Date of this Version
Rauhauser, Madeleine, Sazia Iftekhar, David Hage. 2022. Theoretical Studies of Solute-Binding Agent Interactions in Ultrafast Affinity Extraction. Undergraduate Honors Thesis. University of Nebraska-Lincoln.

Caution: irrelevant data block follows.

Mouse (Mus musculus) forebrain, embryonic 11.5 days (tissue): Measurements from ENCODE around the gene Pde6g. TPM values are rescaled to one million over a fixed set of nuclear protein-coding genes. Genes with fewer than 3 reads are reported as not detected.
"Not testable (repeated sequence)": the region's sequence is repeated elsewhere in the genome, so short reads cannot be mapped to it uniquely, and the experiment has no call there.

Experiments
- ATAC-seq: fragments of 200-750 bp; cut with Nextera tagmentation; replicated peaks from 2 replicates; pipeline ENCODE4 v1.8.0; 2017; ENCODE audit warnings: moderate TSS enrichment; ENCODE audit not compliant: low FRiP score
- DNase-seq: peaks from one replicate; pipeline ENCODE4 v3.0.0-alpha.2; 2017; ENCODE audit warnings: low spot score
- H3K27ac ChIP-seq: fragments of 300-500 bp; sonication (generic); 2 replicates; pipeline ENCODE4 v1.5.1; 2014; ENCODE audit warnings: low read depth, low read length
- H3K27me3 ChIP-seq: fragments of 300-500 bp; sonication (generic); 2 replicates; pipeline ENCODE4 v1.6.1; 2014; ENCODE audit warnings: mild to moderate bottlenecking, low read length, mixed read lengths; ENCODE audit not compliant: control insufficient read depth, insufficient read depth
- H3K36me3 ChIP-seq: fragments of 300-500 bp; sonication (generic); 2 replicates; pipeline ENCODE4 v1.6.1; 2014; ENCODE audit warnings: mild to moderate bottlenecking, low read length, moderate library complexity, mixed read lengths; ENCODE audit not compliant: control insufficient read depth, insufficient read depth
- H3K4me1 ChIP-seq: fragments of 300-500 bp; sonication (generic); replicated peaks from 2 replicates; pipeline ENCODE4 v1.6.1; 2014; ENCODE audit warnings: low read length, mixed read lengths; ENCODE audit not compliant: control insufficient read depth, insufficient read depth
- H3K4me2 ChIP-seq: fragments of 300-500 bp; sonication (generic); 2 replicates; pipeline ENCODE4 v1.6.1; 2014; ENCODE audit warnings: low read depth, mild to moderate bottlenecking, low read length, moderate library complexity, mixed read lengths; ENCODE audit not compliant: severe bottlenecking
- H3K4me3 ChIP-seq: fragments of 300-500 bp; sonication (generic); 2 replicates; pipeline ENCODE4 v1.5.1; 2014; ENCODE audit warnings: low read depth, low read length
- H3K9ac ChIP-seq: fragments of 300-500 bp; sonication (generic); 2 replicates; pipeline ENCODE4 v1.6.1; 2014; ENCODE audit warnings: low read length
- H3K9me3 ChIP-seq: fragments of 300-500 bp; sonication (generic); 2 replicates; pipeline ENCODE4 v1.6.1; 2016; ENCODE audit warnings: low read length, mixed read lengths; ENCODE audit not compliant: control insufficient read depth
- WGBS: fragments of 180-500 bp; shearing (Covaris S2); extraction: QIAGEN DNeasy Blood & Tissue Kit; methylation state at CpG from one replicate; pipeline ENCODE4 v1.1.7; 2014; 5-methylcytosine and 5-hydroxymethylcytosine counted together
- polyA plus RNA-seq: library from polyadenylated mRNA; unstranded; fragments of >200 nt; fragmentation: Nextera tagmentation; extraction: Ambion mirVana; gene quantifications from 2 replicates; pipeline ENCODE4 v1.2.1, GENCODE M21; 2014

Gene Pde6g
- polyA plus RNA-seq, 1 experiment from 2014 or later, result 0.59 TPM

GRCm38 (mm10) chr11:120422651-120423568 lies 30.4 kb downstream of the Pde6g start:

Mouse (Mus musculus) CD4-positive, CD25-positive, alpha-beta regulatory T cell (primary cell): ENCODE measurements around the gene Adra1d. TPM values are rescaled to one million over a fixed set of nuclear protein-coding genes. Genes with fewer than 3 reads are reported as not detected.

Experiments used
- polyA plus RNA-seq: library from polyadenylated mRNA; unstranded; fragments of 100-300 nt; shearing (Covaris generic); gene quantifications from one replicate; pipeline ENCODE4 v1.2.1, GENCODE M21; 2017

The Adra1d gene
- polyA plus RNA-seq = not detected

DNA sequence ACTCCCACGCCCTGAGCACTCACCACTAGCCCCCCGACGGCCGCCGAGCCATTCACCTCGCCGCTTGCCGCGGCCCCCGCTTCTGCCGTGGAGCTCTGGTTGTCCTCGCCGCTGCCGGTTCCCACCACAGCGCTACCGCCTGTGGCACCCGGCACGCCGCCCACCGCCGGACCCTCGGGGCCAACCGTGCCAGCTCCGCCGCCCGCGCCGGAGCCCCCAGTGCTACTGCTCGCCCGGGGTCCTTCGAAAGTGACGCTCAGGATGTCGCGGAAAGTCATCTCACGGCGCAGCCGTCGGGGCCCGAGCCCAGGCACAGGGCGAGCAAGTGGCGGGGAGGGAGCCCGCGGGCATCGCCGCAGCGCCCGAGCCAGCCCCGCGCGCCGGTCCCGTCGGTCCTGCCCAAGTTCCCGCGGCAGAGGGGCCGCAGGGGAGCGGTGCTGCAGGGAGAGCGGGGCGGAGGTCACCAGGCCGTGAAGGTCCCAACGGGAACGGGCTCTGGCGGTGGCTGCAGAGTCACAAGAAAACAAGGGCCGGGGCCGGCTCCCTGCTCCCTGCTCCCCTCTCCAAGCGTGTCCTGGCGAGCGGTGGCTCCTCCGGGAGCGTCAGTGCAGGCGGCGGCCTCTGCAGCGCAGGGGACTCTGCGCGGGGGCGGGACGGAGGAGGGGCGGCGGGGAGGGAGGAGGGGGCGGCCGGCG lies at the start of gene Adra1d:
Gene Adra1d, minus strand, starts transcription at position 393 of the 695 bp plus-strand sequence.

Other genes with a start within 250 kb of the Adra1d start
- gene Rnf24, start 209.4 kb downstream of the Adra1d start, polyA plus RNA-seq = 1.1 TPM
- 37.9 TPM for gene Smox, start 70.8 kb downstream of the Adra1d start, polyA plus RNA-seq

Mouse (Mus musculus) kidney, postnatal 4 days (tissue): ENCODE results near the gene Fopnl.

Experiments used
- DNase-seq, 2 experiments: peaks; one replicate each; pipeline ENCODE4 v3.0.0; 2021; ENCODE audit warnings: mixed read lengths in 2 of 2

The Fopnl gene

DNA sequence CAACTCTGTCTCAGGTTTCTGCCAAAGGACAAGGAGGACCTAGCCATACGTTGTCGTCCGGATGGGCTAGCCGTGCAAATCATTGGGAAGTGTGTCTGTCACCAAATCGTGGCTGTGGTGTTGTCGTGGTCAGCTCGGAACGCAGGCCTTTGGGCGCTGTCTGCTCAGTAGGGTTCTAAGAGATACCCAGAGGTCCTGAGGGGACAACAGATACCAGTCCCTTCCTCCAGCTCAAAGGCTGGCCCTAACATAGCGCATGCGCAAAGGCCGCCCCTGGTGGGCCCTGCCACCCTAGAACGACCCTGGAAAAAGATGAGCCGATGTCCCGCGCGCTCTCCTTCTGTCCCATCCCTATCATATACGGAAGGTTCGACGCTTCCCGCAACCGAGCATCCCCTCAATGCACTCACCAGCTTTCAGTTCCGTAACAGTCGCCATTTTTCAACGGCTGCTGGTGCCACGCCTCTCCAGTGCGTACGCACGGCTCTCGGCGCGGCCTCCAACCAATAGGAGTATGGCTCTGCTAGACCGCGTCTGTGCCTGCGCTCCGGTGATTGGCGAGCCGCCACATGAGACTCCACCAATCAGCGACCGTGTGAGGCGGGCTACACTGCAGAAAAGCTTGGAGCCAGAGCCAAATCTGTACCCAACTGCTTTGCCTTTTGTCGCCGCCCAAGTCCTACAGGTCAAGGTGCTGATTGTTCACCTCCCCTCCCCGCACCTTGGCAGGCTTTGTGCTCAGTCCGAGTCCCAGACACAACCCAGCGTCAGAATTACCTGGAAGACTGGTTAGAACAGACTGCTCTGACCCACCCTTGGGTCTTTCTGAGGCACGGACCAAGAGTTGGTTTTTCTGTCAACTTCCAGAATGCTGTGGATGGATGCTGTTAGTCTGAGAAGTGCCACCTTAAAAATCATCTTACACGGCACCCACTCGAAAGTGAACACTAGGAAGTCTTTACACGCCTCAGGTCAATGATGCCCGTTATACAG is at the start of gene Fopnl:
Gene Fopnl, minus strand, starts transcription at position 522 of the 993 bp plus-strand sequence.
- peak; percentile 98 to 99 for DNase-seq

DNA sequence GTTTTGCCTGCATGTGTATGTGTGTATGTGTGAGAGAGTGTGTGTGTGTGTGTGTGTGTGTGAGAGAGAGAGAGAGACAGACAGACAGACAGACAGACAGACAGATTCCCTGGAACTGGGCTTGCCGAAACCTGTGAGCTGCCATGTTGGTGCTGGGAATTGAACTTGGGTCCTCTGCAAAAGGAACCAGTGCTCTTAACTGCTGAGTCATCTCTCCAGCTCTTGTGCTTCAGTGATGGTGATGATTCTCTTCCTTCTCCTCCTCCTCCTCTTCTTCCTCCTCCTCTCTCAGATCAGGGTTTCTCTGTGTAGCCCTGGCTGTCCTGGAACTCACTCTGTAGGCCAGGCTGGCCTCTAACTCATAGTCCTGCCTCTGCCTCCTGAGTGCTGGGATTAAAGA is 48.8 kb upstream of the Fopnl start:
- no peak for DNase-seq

Ultrafast affinity extraction (UAE) is a method by which the association equilibrium constant (Ka) and dissociation rate constant (kd) for a drug or solute with a binding agent can be determined in solution, giving properties that are useful for describing solute and binding agent interactions. Three fitting methods - linear, exponentially-modified Gaussian (EMG), and quadratic - were compared to determine which gave the best fit to chromatographic peaks that were obtained in UAE systems. The results showed that solutes with larger equilibrium constants with their binding agents gave a better fit of their UAE peaks when using linear or EMG functions, while solutes with low binding affinities gave a better fit when using the quadratic function. The theoretical response of UAE was also examined by using equations derived from chromatographic theory to look at how varying the measured free fraction of a solute and the solute-to-binding agent ratio altered the apparent equilibrium constants that were estimated by UAE. The effects of altering the dissociation rate constant for the interaction and original free fraction on the apparent measured free fraction were also modelled. These data were created to better understand the conditions under which UAE should be performed to provide accurate estimates of equilibrium constants and rate constants. The theoretical results generated were consistent with experimental data but also indicated that some further refinements were needed in the models that were used in these studies.